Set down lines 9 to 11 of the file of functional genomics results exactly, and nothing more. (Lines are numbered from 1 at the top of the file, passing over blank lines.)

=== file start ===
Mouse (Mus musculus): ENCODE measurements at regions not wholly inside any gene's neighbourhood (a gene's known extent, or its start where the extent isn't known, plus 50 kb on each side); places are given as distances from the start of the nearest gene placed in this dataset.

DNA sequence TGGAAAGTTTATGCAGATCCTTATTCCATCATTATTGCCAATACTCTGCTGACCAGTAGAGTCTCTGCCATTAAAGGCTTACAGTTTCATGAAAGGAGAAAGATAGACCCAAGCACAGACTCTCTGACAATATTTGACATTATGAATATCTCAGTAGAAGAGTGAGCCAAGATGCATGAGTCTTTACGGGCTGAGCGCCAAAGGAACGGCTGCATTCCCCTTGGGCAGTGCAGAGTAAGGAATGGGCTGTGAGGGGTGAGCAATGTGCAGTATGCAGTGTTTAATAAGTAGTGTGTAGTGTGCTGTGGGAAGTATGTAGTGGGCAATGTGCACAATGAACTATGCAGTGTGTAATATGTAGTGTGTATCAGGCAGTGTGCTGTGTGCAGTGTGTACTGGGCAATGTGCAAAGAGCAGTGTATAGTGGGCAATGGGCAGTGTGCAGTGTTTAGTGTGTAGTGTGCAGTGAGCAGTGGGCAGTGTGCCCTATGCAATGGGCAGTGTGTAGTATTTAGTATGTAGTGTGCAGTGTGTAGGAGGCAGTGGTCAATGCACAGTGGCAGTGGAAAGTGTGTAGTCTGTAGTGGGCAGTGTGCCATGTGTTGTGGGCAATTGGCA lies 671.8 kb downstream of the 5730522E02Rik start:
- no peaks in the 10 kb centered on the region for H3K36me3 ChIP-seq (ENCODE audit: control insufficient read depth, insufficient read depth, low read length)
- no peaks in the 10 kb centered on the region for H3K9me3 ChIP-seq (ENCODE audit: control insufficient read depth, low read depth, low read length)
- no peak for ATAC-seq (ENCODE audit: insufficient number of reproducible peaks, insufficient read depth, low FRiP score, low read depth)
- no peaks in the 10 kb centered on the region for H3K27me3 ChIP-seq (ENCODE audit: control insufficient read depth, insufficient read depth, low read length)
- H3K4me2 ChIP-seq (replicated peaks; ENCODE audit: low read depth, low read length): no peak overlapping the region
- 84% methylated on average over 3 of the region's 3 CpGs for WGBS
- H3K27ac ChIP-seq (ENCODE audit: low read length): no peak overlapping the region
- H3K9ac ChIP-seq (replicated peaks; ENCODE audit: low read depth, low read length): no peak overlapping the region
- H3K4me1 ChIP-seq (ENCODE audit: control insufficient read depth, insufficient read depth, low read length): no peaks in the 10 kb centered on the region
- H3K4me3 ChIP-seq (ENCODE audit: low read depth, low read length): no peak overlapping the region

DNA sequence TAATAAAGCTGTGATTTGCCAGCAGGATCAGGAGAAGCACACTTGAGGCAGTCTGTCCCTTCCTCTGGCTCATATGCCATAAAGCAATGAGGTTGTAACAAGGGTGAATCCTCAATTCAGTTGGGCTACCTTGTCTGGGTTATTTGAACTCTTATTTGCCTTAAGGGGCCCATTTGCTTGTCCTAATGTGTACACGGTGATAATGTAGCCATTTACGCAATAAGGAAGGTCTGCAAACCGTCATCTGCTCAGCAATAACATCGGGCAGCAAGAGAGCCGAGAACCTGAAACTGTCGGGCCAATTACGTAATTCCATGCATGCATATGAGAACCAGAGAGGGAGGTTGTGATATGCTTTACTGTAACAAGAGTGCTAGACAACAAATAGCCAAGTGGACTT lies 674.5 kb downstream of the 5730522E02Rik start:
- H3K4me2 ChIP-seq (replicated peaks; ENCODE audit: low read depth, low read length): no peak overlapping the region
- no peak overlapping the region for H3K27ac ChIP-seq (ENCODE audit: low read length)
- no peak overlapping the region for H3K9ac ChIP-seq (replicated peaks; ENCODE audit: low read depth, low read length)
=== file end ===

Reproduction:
- H3K27ac ChIP-seq (ENCODE audit: low read length): no peak overlapping the region
- H3K9ac ChIP-seq (replicated peaks; ENCODE audit: low read depth, low read length): no peak overlapping the region
- H3K4me1 ChIP-seq (ENCODE audit: control insufficient read depth, insufficient read depth, low read length): no peaks in the 10 kb centered on the region